to trip too lightly over the constitutional reformations which were
expected. His notices of them in this speech were not as full as in his
previous `Rapport au Roi.' This was observed to his disadvantage. But much
allowance should have been made for the situation in which he was placed
between his own counsels, and those of the ministers and party of the
court. Overruled in his own opinions, compelled to deliver, and to gloss
over those of his opponents, and even to keep their secrets, he could not
come forward in his own attitude.

The composition of the assembly, altho' equivalent on the whole to what had
been expected, was something different in it's elements. It has been
supposed that a superior education would carry into the scale of the
Commons a respectable portion of the Noblesse. It did so as to those of
Paris, of it's vicinity and of the other considerable cities, whose greater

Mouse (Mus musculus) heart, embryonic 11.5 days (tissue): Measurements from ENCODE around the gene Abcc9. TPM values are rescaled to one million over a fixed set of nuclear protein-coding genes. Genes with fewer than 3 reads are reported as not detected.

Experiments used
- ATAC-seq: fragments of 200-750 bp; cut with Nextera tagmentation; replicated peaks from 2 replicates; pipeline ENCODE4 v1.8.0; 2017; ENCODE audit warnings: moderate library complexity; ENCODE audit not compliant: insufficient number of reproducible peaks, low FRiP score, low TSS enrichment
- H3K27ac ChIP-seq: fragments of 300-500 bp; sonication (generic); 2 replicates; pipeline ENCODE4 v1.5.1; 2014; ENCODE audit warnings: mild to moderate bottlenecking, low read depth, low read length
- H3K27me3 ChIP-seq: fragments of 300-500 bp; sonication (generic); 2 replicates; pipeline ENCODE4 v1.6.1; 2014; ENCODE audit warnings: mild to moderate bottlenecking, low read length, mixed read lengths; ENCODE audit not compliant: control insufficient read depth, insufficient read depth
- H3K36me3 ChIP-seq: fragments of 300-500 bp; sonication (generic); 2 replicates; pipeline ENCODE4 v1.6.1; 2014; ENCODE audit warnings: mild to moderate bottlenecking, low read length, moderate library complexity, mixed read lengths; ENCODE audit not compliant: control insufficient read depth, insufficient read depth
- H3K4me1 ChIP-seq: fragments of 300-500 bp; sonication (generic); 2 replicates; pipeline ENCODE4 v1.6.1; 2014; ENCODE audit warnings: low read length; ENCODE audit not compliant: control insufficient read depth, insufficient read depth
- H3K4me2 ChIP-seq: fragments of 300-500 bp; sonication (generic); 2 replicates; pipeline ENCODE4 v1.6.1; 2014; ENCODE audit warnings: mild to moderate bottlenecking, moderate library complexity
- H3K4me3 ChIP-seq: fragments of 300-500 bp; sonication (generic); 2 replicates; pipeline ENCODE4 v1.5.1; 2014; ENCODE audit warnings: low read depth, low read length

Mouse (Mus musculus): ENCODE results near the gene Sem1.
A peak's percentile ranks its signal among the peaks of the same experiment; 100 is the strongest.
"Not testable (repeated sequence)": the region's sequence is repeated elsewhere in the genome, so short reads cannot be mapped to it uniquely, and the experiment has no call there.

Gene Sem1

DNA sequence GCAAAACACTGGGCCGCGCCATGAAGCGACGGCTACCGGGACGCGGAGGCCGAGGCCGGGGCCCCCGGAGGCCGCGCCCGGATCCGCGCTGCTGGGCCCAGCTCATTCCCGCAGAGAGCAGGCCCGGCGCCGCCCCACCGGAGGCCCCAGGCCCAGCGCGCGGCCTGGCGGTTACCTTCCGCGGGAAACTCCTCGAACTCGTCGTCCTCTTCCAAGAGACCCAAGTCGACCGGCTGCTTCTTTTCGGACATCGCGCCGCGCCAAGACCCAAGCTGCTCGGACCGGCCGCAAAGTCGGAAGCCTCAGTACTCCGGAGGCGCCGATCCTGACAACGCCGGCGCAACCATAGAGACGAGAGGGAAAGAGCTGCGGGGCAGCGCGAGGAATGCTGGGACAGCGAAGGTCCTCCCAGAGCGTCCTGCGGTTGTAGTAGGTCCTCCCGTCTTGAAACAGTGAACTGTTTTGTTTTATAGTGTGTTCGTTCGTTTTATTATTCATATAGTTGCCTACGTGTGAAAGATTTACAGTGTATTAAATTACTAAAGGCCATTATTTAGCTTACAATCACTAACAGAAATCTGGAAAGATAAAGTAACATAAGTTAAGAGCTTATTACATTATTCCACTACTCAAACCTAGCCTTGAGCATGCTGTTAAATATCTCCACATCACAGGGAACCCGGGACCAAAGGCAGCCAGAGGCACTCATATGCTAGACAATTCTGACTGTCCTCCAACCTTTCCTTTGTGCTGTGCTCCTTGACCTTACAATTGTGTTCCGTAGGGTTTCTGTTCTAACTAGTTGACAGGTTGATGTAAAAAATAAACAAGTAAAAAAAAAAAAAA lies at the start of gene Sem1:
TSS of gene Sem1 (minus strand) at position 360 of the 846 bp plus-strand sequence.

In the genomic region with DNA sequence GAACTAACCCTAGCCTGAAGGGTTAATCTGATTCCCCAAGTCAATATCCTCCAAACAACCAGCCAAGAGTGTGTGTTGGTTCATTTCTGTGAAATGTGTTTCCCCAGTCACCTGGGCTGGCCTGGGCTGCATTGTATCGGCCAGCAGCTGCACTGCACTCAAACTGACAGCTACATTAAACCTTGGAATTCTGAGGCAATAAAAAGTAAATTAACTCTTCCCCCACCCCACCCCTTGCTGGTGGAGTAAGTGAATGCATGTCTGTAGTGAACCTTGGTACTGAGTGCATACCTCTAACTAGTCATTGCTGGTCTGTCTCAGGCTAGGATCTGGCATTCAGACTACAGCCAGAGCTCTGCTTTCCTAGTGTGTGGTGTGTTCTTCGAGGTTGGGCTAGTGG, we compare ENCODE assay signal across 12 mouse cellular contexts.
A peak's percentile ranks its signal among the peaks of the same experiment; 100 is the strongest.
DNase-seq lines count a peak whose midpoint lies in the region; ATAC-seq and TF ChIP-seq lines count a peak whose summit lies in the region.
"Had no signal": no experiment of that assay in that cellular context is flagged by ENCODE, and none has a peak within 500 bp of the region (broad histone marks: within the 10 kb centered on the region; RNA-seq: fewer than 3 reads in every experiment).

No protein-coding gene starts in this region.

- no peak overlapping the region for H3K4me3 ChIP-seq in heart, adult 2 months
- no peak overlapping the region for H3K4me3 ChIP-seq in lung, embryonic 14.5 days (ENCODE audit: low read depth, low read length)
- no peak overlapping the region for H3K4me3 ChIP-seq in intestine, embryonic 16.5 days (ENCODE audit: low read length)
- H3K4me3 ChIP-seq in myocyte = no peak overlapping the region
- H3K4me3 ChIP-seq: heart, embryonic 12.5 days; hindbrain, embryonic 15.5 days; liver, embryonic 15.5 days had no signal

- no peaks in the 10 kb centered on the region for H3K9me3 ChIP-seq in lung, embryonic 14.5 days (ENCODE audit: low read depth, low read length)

intercourse with enlightened society had liberalized their minds, and
prepared them to advance up to the measure of the times. But the Noblesse
of the country, which constituted two thirds of that body, were far in
their rear. Residing constantly on their patrimonial feuds, and
familiarized by daily habit with Seigneurial powers and practices, they had
not yet learned to suspect their inconsistence with reason and right. They
were willing to submit to equality of taxation, but not to descend from
their rank and prerogatives to be incorporated in session with the tiers
etat. Among the clergy, on the other hand, it had been apprehended that the
higher orders of the hierarchy, by their wealth and connections, would have